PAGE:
F1 Grand Prix of Hungary - Race

Hungarian heaven for Hamilton in his first Mercedes win

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Lewis Hamilton has won the Hungarian Grand Prix following a brilliant display at the Hungaroring that saw him finish ahead of Kimi Raikkonen and Sebastian Vettel, claiming his first win for Mercedes and his fourth Hungarian Grand Prix victory.

Hamilton’s pace throughout the race was highly impressive, making his strategy work as Vettel – the pre-race favorite – got stuck behind Jenson Button for 12 laps and ended up losing a great deal of time to Hamilton before eventually falling behind Raikkonen during the final part of the race.

Off the start, Hamilton proved that he had learned from his mistake in Germany by holding the lead into turn one from Vettel and Grosjean, but the Lotus quickly came under pressure from Nico Rosberg and Fernando Alonso. The Ferrari driver could not quite pass Grosjean after being forced wide, allowing Rosberg to attempt a pass. However, the Mercedes was touched by a fast-starting Felipe Massa, causing Rosberg to run off the track at turn five and drop down to 12th place. On the medium tire, Button and Webber both made good starts to try and get in the running with their alternative strategies but they could not match Hamilton’s pace out in front. The Briton began to open up a lead over Vettel as Grosjean quickly reeled in the Red Bull, although he could not quite pass using DRS. Just nine laps into the race though, Hamilton elected to pit for fresh tires, releasing Vettel and Grosjean at the front but Red Bull soon pitted Vettel in reaction to Mercedes’ tactic. As a result, Lotus had their drivers P1 and P2 with the plan being to two-stop as their rivals would have to pit one extra time. However, the high tire wear meant that both Grosjean and Raikkonen had to pit, handing Mark Webber the lead on the medium tire.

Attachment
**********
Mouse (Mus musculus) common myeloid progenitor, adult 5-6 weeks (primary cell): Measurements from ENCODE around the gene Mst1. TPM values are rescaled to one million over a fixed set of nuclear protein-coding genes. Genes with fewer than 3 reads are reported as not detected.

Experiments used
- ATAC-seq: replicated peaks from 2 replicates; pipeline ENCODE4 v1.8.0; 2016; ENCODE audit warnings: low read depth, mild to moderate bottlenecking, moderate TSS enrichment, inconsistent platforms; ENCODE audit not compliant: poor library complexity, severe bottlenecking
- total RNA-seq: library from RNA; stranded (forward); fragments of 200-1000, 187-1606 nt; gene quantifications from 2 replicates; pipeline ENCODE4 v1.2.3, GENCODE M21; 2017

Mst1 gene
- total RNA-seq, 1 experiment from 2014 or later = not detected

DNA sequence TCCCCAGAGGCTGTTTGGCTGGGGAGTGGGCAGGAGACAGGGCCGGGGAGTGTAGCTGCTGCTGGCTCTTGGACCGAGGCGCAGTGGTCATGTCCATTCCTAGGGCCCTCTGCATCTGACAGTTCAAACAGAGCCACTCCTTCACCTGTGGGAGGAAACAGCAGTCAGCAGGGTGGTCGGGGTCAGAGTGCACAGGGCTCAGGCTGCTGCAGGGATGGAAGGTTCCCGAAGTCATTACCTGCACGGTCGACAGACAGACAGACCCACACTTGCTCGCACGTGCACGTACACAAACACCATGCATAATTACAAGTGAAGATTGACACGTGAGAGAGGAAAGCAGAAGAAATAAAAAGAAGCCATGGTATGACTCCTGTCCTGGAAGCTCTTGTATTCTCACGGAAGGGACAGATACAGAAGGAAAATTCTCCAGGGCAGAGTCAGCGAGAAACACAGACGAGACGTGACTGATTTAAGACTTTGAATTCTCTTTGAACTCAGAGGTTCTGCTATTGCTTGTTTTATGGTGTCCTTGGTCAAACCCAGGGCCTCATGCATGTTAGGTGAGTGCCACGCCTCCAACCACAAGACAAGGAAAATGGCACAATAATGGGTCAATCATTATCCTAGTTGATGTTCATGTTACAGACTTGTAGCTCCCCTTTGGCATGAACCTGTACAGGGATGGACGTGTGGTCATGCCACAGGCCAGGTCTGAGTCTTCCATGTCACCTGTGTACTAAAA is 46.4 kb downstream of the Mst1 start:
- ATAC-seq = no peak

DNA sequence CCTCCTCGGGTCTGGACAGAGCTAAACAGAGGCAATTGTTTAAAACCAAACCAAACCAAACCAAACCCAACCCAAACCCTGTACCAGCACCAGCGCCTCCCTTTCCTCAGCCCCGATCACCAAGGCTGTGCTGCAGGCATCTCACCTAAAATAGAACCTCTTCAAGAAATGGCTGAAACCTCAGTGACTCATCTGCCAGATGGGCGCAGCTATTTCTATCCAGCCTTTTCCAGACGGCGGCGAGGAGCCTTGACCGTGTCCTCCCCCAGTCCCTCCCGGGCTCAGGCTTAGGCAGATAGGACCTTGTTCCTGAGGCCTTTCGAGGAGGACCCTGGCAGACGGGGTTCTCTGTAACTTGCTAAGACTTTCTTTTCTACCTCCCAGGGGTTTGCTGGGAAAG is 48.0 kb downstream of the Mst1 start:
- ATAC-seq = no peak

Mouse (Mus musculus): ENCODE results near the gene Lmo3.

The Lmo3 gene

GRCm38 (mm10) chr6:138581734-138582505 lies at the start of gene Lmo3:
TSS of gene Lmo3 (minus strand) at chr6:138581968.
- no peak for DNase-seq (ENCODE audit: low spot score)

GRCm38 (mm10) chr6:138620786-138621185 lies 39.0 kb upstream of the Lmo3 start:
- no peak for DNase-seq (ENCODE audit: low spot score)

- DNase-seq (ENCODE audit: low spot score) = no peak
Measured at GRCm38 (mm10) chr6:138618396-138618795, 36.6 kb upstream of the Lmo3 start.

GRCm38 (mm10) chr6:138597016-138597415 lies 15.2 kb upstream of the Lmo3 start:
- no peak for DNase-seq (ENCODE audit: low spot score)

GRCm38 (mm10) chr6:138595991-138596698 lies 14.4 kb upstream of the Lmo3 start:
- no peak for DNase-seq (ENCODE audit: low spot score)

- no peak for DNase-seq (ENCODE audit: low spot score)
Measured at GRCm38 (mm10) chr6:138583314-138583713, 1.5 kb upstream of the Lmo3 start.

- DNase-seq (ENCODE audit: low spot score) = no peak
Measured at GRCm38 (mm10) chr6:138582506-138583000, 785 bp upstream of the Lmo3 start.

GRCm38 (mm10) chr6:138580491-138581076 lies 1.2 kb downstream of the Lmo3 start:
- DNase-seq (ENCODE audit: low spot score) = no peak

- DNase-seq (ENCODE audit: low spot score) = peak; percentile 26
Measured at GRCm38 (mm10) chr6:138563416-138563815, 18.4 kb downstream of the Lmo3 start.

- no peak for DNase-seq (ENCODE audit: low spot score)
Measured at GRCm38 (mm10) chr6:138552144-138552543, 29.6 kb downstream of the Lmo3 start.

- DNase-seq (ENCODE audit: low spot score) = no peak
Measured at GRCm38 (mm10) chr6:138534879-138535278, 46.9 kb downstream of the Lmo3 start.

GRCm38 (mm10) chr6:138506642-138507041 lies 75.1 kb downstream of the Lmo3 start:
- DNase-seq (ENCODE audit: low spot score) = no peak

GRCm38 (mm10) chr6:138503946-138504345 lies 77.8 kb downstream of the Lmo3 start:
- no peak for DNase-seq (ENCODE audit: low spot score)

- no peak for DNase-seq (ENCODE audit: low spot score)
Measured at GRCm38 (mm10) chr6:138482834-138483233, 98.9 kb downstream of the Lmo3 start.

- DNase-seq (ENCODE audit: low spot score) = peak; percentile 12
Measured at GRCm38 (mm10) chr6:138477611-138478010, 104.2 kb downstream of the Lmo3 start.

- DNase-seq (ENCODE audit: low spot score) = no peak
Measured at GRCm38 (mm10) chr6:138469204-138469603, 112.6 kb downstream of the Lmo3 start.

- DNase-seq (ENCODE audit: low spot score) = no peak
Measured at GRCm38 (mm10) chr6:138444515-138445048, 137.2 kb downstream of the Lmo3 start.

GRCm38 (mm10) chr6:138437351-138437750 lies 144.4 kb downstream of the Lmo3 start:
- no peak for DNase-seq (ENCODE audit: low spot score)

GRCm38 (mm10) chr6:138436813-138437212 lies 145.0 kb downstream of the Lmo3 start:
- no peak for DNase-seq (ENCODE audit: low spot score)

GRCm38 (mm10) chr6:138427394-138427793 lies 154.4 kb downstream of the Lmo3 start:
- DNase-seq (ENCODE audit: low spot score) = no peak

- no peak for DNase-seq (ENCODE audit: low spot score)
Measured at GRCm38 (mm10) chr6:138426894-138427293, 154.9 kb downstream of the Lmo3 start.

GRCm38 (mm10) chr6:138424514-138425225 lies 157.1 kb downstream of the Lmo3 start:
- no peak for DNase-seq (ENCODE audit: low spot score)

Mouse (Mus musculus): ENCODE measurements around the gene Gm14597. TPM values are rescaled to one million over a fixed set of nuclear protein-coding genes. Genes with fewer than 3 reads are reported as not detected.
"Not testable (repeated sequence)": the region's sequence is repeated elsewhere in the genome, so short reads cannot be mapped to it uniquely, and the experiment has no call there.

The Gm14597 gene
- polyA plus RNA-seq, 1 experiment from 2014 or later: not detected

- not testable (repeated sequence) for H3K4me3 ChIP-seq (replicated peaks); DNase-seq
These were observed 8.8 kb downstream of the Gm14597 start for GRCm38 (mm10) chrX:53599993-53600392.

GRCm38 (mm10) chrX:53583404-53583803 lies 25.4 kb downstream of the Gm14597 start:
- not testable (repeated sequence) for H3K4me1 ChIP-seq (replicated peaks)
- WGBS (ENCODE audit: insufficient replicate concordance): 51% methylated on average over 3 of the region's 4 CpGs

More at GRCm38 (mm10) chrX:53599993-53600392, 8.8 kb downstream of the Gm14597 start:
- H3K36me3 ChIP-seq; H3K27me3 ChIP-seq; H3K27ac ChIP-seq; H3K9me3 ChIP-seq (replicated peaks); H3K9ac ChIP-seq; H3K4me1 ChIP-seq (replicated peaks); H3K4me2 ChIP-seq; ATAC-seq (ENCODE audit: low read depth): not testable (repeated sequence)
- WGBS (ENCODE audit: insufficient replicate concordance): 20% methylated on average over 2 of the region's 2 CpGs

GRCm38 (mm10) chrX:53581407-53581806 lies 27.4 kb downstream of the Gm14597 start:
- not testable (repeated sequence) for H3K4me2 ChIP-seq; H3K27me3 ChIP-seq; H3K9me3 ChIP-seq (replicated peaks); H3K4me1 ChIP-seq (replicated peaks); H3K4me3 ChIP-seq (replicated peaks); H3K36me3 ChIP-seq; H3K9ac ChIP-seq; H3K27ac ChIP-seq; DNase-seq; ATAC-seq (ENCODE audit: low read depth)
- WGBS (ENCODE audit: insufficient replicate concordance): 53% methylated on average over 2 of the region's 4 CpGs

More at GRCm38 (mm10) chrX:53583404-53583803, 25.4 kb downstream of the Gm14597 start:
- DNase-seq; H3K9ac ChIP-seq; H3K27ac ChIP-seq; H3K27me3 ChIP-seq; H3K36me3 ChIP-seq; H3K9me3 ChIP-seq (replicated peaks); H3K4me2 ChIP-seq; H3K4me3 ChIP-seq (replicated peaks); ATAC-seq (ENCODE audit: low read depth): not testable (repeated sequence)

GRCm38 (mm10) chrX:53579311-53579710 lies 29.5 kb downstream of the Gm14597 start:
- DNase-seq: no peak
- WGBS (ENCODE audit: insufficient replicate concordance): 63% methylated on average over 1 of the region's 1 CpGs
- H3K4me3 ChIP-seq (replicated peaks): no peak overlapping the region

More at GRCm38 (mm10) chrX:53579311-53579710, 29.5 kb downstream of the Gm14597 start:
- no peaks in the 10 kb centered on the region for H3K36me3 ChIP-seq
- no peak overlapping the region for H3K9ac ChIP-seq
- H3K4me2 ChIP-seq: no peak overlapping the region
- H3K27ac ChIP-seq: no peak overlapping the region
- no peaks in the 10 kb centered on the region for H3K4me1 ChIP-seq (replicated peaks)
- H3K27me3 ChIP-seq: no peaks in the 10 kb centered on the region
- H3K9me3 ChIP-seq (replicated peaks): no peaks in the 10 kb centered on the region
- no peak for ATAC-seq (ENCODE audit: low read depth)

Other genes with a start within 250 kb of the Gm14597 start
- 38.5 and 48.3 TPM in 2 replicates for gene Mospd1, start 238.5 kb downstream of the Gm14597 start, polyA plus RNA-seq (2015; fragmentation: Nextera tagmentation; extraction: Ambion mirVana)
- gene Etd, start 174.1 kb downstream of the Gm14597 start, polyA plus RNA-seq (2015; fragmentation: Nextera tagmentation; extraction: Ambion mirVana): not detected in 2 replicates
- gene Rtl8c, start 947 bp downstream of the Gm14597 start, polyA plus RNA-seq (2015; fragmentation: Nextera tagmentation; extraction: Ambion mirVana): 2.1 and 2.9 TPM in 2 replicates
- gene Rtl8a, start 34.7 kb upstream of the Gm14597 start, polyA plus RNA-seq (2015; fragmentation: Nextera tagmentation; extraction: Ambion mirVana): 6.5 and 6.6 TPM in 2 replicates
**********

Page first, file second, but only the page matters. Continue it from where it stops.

The race slowly began to move away from Vettel as he got stuck behind Jenson Button and unable to get past, allowing Romain Grosjean to catch him up and, more worryingly, Hamilton to open up a five second lead over the Red Bull. Knowing he had to find a way through, Vettel tried to pass Button on the inside of turn two but instead made contact with Button, causing damage to his front wing and allowing Grosjean and Alonso to close up as Button pulled away. After dropping back, Vettel drew Button back in and made a fine pass on the inside of turn four, with Grosjean making contact on his way past the McLaren. At the front though, Hamilton took the lead once Webber pitted and enjoyed a 13 second lead over Vettel, putting the Mercedes driver in the box seat to claim his fourth win in Hungary.

Lotus took the decision to pit Grosjean in order to get the undercut on Vettel, and the Frenchman pulled off a great overtake on Massa in order to stop himself from being held up. Hamilton soon followed the example of the Lotus, coming out ahead of Raikkonen to hand Vettel the lead once again. However, the Briton soon disposed of Webber and re-took the lead when Vettel and Alonso pitted, with Vettel re-emerging behind Jenson Button once again. This time though, Vettel soon passed the two-time Hungarian GP winner but the gap to Hamilton now stood at 15 seconds.